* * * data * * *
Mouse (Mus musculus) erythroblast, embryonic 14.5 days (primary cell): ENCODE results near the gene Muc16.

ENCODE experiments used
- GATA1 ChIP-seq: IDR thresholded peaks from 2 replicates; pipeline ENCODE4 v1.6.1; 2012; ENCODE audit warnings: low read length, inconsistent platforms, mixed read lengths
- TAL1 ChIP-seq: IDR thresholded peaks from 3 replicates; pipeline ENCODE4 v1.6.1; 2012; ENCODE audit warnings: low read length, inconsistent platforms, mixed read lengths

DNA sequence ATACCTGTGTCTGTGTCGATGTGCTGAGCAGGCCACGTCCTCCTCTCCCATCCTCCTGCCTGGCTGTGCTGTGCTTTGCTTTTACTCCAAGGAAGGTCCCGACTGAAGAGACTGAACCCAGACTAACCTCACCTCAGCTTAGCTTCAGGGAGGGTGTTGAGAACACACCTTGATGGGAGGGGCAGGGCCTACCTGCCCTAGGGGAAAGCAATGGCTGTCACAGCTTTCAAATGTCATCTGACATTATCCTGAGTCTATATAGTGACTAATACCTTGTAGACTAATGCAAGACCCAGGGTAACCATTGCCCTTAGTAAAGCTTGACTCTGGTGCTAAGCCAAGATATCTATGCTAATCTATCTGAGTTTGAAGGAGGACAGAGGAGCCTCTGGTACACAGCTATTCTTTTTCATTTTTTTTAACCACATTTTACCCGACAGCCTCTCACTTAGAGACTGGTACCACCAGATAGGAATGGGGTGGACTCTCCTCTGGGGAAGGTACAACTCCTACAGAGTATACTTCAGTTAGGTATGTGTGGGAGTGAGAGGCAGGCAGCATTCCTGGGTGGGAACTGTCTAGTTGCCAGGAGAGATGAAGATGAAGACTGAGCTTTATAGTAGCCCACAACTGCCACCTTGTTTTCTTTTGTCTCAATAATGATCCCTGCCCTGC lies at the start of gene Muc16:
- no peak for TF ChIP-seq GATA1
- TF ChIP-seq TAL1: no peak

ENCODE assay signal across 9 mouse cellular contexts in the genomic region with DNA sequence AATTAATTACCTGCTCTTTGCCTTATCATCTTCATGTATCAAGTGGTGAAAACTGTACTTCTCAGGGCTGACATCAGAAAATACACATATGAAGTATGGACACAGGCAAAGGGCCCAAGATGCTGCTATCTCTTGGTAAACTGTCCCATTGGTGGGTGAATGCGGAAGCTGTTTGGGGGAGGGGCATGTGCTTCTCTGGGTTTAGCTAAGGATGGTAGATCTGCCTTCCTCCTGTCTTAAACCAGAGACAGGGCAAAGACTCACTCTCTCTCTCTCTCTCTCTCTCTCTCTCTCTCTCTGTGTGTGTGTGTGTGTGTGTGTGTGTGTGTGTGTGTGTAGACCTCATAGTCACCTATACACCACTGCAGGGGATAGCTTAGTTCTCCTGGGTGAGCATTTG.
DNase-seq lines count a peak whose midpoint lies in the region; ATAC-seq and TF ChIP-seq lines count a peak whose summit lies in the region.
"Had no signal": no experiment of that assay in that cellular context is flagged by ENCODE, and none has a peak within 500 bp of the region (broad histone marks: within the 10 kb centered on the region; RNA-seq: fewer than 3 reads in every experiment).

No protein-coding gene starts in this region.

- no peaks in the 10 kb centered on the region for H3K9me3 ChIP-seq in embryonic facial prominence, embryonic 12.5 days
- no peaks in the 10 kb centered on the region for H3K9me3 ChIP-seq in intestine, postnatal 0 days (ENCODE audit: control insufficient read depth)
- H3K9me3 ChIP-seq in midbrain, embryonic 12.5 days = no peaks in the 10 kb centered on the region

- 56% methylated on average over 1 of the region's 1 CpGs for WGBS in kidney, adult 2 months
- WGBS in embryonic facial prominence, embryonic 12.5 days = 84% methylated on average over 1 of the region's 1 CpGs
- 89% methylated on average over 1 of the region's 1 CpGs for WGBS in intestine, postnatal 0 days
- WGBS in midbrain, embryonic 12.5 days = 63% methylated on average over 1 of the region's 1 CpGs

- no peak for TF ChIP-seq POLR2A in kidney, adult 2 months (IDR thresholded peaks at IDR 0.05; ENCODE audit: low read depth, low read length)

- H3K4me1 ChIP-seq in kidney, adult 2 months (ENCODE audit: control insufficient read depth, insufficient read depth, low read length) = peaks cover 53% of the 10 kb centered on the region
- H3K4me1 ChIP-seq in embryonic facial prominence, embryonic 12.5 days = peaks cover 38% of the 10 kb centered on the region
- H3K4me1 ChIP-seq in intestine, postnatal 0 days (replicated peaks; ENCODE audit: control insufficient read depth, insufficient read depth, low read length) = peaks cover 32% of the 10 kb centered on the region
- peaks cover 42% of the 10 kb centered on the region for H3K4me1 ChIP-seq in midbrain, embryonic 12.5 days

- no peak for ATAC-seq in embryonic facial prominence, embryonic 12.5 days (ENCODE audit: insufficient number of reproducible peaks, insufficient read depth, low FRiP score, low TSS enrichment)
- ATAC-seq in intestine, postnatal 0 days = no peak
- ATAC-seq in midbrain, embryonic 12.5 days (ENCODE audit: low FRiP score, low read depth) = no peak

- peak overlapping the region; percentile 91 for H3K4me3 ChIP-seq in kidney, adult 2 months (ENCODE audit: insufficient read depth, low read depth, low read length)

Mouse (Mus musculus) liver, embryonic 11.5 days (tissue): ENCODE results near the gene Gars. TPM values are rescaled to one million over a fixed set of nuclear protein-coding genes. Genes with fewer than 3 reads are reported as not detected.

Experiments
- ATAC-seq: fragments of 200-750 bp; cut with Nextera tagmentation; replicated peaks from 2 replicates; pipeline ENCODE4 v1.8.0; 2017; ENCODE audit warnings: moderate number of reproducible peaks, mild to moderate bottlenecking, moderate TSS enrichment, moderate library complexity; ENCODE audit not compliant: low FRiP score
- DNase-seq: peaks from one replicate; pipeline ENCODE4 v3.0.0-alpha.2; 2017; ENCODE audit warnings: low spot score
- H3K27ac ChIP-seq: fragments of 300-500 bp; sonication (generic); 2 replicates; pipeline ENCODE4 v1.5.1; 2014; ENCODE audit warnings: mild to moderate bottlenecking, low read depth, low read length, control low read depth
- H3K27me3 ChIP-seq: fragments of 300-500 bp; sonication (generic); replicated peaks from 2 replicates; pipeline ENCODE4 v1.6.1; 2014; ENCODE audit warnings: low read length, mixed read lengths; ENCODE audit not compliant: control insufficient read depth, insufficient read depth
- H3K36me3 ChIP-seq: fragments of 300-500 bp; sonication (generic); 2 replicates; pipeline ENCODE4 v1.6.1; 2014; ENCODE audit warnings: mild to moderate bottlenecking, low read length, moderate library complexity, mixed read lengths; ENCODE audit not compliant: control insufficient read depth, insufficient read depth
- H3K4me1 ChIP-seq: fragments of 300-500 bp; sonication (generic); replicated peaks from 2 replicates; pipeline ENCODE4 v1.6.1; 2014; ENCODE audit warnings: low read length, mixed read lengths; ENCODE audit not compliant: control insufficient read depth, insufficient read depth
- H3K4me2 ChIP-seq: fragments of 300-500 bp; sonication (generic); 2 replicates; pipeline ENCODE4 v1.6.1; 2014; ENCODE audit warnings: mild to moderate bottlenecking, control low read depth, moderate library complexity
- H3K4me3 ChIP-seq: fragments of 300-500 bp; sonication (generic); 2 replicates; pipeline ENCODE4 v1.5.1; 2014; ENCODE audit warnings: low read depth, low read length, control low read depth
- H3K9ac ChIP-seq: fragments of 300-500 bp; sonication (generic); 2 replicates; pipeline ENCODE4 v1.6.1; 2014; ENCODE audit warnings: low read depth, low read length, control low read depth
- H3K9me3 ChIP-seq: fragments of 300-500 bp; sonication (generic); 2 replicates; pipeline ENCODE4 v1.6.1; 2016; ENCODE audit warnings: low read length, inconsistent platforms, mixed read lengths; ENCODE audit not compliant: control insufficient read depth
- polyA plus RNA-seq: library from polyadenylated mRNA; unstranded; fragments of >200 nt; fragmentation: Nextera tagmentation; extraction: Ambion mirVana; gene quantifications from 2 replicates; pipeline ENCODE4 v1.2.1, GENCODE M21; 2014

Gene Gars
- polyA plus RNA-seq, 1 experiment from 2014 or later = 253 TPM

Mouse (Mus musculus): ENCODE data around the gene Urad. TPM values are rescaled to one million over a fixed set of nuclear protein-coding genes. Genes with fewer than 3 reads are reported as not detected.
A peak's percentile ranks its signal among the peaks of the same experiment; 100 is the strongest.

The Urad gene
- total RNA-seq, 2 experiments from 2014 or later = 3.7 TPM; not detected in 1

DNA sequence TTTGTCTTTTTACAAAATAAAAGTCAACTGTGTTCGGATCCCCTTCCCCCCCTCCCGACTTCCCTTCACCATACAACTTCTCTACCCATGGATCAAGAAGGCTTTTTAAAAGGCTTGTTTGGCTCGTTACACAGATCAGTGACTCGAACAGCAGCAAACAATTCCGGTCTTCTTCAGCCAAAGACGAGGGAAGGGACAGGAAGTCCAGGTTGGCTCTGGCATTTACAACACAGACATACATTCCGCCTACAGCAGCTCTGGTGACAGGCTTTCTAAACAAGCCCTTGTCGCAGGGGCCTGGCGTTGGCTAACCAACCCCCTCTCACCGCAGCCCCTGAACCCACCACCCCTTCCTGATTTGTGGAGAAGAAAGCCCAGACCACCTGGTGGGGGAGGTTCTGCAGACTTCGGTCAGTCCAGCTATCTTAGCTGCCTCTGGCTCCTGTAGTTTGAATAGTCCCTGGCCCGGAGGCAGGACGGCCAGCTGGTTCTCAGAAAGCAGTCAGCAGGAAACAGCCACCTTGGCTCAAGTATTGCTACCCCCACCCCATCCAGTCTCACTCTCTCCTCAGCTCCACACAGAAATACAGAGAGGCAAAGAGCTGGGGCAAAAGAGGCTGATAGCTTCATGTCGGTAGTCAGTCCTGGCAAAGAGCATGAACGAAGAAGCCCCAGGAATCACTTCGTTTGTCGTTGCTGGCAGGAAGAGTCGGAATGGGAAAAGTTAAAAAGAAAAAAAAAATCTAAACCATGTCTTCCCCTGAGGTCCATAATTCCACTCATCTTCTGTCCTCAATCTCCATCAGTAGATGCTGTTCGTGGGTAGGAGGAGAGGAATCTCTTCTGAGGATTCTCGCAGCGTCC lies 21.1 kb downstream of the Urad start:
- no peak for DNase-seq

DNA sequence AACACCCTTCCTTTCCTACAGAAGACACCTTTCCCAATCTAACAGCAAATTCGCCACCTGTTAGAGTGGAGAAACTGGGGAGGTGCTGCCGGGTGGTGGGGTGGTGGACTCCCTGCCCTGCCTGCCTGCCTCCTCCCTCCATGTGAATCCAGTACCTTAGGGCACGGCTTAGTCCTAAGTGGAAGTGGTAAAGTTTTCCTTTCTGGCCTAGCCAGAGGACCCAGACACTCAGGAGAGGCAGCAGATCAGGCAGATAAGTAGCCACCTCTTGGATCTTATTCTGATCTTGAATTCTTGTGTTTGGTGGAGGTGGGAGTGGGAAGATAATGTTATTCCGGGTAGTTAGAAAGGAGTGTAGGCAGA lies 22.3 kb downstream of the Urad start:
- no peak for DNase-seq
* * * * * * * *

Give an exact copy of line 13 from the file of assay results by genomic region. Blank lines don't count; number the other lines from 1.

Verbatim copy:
- no peaks in the 10 kb centered on the region for H3K9me3 ChIP-seq in intestine, postnatal 0 days (ENCODE audit: control insufficient read depth)